IMG_1622We live in a time when people seem to think there can never be enough words.  In love with the sound of their own voices, people will drone on, oblivious to the possibility that they have already said everything that was useful to say in the first minute of their discourse.  Politicians blather on in a Niagara of words.  Advertisers cram more words into a commercial than we can absorb.  And worst of all, people talk at each other, all speaking at the same time.  There are simply too many words, and too many people don’t have the self-discipline to stop.

First-time readers of the Rule of Saint Benedict are often surprised that he did not demand a vow of silence from his monks.  Despite the stereotype, monks do speak, but St. Benedict cautions monks about how much they should speak and the quality of their speech.  He quotes Psalm 10, which gets right to the point.  “In a flood of words you will not avoid sin.”  Then he concludes with a bit of wisdom from Proverbs 18:21:  “The tongue holds the key to life and death.”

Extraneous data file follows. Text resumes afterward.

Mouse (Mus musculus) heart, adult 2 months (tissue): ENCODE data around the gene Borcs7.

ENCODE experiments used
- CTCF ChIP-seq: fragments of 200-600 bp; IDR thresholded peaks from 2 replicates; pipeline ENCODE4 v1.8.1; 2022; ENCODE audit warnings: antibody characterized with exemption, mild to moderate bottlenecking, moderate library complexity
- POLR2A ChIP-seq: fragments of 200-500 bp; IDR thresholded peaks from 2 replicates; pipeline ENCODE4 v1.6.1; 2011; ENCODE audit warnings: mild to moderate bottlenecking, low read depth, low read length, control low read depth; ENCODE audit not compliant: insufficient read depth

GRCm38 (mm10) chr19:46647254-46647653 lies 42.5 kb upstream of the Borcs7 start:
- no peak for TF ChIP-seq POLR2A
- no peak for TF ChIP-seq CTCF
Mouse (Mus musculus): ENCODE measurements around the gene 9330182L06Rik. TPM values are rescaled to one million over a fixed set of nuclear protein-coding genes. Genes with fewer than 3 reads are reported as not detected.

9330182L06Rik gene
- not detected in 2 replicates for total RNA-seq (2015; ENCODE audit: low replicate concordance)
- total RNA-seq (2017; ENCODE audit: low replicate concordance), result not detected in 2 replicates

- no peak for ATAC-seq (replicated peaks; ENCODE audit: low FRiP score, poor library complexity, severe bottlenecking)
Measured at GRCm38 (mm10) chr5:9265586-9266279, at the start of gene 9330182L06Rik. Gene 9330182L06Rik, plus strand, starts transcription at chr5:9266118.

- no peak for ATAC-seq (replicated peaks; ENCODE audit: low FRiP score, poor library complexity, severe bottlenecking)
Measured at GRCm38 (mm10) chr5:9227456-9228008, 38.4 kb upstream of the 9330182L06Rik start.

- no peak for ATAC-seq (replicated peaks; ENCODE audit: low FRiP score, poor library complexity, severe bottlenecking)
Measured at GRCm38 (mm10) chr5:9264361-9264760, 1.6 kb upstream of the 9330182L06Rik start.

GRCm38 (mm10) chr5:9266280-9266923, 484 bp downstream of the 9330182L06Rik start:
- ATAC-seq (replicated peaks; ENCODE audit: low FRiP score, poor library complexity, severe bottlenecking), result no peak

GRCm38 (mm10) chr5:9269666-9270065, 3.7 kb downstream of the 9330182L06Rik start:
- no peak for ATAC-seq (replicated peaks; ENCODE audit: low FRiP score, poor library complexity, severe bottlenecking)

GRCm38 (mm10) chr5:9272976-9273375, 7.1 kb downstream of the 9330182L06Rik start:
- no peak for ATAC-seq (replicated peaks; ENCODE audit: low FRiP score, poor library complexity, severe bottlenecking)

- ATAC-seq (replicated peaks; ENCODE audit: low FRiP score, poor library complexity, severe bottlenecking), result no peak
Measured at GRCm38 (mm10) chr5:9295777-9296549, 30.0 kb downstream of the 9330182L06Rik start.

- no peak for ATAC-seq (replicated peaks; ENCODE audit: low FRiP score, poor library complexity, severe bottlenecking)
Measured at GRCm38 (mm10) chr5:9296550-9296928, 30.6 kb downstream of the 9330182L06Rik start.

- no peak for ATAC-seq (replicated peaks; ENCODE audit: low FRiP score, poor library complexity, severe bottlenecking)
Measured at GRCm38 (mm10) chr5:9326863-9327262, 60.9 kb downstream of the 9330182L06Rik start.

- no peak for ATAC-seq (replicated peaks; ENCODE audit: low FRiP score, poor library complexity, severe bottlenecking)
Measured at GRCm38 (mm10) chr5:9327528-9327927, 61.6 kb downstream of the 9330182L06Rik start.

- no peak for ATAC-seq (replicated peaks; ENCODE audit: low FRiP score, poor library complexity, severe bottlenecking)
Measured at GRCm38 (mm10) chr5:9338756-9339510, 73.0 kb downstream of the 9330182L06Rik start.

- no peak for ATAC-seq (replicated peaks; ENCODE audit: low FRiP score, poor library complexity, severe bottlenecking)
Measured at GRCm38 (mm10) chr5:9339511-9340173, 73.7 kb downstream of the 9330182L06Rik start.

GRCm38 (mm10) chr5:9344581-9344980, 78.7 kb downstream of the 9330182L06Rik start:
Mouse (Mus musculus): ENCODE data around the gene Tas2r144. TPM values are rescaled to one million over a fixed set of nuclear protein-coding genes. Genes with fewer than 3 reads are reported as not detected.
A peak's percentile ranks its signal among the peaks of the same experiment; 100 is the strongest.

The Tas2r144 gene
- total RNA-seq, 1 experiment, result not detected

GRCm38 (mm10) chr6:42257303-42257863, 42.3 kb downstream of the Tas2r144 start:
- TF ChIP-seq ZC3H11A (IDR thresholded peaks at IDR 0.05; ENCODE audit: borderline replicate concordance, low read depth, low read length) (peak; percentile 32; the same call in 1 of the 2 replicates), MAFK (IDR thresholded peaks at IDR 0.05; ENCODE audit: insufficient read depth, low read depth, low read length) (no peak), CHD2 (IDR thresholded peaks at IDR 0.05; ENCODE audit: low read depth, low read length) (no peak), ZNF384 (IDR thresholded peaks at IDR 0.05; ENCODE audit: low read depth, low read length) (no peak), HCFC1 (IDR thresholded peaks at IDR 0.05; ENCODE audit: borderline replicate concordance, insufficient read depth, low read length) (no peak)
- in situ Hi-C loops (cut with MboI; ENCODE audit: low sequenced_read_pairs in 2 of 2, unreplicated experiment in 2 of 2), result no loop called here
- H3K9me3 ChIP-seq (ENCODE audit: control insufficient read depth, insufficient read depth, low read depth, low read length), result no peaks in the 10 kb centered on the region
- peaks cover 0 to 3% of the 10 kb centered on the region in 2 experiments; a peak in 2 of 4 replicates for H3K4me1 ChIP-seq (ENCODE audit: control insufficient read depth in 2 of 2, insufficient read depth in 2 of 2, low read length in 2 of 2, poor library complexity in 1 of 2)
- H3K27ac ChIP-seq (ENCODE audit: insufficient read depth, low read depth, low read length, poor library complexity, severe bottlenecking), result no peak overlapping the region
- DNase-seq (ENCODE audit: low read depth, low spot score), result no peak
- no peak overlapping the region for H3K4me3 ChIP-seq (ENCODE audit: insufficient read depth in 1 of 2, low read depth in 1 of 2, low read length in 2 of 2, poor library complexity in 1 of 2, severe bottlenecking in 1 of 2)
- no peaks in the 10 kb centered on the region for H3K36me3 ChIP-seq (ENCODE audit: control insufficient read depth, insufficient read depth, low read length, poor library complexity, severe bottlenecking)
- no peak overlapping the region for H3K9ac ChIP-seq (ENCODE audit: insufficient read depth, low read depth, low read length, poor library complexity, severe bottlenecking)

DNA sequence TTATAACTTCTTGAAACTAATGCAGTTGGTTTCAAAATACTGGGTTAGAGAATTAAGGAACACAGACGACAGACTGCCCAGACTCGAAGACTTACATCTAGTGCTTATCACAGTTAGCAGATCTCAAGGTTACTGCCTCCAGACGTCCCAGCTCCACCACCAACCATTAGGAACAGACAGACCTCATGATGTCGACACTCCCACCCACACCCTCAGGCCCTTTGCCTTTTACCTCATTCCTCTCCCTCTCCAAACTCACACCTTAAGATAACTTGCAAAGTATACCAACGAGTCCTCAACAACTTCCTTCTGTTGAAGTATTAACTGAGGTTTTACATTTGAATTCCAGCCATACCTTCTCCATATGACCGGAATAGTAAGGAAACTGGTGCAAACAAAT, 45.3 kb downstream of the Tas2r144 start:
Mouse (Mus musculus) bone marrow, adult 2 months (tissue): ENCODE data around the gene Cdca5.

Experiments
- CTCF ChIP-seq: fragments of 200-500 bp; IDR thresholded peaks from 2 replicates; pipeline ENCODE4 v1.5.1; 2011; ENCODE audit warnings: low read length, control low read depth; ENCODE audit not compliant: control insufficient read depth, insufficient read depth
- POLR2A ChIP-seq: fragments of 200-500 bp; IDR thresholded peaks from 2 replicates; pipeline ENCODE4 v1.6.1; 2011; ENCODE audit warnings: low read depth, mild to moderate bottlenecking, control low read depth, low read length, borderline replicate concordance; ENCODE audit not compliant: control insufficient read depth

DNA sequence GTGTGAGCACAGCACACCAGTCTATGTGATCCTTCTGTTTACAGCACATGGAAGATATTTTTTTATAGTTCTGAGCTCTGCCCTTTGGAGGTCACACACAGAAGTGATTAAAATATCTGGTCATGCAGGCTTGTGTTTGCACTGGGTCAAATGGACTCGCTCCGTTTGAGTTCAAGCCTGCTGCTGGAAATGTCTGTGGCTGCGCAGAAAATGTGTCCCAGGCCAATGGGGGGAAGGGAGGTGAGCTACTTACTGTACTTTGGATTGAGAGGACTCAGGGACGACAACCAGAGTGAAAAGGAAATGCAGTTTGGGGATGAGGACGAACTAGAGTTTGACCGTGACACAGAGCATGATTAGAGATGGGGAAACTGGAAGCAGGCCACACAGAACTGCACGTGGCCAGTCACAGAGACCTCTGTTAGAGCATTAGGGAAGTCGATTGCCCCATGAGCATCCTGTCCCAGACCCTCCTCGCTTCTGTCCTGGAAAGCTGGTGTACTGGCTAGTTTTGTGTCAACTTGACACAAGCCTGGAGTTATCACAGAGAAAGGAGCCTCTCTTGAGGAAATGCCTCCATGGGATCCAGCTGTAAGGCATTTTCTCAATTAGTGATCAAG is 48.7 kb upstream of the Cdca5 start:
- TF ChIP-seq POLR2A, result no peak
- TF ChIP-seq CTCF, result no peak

IMG_1624Custody of the tongue is something that even monks find challenging.  We too can carry on too long in sermons, for example.  At Saint John’s that may explain the periodic reminders from the liturgy committee that “a few well-chosen words usually suffice” for week-day homilies.  In addition, like everybody else we’re prone to gossip, despite Benedict’s explicit ban on that sort of thing.  And we too tell stories at the expense of our brother, which Benedict also frowned upon.  But of course we monks are only human, which is why we have to try and limit the damage via a periodic day of silent reflection and the silence that pervades the night.